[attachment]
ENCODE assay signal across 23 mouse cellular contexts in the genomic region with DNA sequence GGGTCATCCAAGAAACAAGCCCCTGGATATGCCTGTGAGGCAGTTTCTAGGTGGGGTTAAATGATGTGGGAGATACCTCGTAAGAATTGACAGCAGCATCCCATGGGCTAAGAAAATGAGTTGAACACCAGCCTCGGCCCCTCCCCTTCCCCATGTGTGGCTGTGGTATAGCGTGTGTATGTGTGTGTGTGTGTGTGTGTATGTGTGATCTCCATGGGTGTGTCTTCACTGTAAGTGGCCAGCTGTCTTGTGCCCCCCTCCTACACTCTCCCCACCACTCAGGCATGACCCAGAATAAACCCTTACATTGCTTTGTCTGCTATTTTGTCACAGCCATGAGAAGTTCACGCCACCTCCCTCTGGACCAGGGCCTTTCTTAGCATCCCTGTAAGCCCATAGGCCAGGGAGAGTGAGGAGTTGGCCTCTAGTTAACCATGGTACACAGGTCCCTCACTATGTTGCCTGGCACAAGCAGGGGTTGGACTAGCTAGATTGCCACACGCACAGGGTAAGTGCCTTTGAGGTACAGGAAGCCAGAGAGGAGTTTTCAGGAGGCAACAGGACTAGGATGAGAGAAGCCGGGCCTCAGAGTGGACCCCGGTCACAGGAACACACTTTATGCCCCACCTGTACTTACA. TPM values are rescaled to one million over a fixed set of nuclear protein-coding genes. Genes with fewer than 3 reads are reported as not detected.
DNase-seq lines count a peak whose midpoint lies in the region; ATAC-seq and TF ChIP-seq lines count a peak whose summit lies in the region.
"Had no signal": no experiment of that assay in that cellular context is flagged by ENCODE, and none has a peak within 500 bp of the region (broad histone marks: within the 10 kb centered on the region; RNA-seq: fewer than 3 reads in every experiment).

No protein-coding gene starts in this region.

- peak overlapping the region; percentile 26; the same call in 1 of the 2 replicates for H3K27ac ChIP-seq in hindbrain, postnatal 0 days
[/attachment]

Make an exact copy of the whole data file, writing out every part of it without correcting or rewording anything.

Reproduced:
ENCODE assay signal across 23 mouse cellular contexts in the genomic region with DNA sequence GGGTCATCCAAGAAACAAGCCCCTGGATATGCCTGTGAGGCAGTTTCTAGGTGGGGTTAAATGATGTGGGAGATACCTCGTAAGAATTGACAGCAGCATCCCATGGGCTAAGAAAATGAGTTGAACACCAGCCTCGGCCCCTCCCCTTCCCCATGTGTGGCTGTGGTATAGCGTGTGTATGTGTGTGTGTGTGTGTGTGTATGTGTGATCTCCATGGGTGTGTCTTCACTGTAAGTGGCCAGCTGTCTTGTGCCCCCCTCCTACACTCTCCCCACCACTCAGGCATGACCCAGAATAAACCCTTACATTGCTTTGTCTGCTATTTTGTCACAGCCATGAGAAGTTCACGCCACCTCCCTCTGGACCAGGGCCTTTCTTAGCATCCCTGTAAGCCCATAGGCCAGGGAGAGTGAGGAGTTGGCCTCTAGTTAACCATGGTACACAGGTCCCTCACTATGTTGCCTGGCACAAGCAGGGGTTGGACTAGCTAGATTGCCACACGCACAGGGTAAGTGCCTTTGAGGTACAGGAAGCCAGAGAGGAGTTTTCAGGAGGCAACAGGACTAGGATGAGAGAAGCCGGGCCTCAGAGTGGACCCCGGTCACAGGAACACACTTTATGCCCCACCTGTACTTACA. TPM values are rescaled to one million over a fixed set of nuclear protein-coding genes. Genes with fewer than 3 reads are reported as not detected.
DNase-seq lines count a peak whose midpoint lies in the region; ATAC-seq and TF ChIP-seq lines count a peak whose summit lies in the region.
"Had no signal": no experiment of that assay in that cellular context is flagged by ENCODE, and none has a peak within 500 bp of the region (broad histone marks: within the 10 kb centered on the region; RNA-seq: fewer than 3 reads in every experiment).

No protein-coding gene starts in this region.

- peak overlapping the region; percentile 26; the same call in 1 of the 2 replicates for H3K27ac ChIP-seq in hindbrain, postnatal 0 days